India’s LEAD School becomes unicorn with new $100 million funding

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Despite the recent boom of consumer-focused education learning platforms in India, the majority of students in the South Asian nation remain unreserved. The current B2C offering is too expensive for most students and skewed heavily towards those preparing for competitive exams in high school.

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Lead School, a nine-year-old startup, is addressing this disconnect by leveraging an infrastructure that already has a wide reach in the country: schools. And the model is working.

Westbridge Capital and GSV Ventures, a current backer, said on Thursday that they have spearheaded the Series E funding of LEED School. The new funding round, which accelerates LEAD School’s all-time growth to $169 million, values ​​the startup at $1.1 billion.

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LEAD Schools, founded by couple Sumeet Mehta and Smita Deora, works with thousands of K-12 schools (most of them serving low-income families; LEAD estimates it will have more than 5,000 schools in April, when the new season starts), where it has integrated its platform which helps them to secure books and other resources from vendors, thereby reducing middlemen and bringing quality assurance.

But more importantly, why the couple started LEED School in the first place, the startup helps educators design curricula, and helps students find ways to better express concepts and evaluate learning outcome. helps.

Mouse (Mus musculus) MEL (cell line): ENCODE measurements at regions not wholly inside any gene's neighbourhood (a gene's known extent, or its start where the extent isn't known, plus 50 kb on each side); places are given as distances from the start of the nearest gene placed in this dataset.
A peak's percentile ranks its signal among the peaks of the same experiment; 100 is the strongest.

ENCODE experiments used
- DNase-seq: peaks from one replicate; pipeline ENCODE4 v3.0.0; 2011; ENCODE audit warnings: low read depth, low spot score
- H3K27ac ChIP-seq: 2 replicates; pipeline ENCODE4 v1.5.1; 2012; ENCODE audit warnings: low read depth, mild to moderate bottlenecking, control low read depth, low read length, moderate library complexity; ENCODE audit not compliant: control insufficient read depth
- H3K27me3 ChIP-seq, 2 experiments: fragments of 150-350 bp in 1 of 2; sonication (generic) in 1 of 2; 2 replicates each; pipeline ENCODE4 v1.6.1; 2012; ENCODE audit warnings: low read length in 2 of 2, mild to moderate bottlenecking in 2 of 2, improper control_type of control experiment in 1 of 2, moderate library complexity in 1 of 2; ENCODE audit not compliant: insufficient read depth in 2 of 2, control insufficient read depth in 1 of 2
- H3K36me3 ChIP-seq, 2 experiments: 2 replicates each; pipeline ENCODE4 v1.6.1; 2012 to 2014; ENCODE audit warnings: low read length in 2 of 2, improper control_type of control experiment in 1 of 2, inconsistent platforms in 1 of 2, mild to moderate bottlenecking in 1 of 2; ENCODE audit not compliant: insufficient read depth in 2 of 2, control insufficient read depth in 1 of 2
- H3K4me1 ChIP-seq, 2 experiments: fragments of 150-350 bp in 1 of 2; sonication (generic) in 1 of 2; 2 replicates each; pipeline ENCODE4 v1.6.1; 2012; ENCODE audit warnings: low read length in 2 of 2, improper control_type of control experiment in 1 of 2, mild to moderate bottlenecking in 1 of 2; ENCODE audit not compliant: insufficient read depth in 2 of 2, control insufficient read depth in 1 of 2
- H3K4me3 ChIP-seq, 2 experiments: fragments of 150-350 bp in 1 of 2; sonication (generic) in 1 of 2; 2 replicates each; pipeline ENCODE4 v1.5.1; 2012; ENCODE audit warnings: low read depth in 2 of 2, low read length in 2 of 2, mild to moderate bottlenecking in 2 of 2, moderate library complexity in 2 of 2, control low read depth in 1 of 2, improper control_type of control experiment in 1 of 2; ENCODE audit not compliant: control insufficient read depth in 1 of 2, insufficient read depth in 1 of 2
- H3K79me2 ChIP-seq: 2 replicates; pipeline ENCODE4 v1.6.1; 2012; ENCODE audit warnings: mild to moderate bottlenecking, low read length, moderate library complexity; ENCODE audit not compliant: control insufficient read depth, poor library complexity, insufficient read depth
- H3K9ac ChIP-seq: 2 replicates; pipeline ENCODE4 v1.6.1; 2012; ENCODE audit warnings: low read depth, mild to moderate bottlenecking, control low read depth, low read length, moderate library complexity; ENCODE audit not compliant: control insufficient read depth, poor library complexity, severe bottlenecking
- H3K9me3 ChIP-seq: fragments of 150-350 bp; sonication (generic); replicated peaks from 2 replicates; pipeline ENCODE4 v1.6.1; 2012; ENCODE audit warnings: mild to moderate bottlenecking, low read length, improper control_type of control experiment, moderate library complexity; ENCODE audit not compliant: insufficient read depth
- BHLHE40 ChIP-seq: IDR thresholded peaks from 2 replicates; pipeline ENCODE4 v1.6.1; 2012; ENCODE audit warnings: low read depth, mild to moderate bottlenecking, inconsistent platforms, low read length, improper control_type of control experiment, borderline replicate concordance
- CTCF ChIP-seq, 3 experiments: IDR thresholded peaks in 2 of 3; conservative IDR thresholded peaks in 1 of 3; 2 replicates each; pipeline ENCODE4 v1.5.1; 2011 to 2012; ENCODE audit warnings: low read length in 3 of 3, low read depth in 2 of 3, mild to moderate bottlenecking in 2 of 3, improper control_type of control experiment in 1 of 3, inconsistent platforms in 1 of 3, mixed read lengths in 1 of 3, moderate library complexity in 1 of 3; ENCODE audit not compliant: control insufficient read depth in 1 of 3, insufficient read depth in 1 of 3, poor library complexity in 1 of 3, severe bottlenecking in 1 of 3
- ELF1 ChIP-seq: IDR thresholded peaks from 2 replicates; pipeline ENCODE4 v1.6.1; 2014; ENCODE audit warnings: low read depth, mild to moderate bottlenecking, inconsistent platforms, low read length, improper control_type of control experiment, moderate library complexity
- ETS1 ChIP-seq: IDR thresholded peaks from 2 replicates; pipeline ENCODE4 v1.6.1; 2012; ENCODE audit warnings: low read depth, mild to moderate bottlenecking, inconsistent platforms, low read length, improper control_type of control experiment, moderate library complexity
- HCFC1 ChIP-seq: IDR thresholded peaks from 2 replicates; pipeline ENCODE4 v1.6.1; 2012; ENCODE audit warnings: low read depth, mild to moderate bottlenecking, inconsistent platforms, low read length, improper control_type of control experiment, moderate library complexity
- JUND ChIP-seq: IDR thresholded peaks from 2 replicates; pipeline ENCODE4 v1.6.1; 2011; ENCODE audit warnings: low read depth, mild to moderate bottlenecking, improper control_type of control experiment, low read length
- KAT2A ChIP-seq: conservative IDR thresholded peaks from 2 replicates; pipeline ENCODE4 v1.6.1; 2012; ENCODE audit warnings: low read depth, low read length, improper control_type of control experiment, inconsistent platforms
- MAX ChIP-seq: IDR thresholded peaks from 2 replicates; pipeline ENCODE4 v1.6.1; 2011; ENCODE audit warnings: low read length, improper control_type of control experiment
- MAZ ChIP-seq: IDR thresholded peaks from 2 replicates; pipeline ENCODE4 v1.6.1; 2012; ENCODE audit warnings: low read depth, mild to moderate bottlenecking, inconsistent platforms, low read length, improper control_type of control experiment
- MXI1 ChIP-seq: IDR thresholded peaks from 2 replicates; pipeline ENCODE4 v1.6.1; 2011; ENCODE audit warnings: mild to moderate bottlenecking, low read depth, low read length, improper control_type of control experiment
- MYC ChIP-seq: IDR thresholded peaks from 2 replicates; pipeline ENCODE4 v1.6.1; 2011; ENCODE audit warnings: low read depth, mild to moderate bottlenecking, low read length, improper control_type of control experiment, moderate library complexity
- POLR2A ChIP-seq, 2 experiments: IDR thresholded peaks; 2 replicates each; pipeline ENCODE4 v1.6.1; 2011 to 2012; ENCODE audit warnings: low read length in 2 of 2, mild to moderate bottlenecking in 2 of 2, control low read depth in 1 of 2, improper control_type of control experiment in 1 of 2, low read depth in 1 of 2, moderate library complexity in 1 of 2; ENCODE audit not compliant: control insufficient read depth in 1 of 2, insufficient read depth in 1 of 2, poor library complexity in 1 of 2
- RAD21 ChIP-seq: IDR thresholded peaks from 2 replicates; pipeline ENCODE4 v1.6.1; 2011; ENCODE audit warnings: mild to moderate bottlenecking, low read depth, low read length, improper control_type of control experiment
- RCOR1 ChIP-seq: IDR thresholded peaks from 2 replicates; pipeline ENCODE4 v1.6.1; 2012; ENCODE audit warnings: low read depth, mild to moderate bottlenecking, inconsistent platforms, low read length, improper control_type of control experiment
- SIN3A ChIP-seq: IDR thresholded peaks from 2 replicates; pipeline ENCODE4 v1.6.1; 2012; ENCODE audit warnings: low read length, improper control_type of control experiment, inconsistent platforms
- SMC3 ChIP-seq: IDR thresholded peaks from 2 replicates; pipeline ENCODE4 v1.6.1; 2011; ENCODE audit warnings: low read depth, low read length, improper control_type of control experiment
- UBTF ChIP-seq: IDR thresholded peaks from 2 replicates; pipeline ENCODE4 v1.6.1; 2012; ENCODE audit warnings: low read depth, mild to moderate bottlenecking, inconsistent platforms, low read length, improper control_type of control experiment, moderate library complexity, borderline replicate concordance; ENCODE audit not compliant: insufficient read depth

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The startup works closely with the students to understand the areas where they need improvement. Lead School has found that the biggest challenge most students face is understanding English, a factor that affects the way they understand other subjects as well.

In an interview with Nerdshala, Devra said, the focus on clearing the fundamentals with priority has helped the students of LEAD school-run institutions to score more than 70% marks in all subjects.

“Typically for a school that partners with LEAD, this increases students’ learning outcomes by 20 to 25%,” she said, adding that the startup expects to serve 2 million students in April. “What has made us proud is the result of the students. It has helped us reach the scale where we are today.”

The pandemic, which has prompted New Delhi and state governments to close schools several times, has posed an additional hurdle for students. Most of these students are from families that do not have more than one smartphone or other device at home. To combat this, LEAD School has worked with teachers to offer live as well as asynchronous virtual classes so that students can view lessons and complete homework with more flexibility, she said.

“Here we are talking about homes where children do not have personal devices. Of the children we serve, hardly five to 10 per cent of parents have bought a tablet for them,” she said. “Synchronous learning is not possible in this ecosystem.”

“The quality of education at LEED is already revolutionizing the way Indian students are taught at large,” said Rohan Malhotra, managing partner at Good Capital, one of the startup’s early proponents.

More to follow soon.

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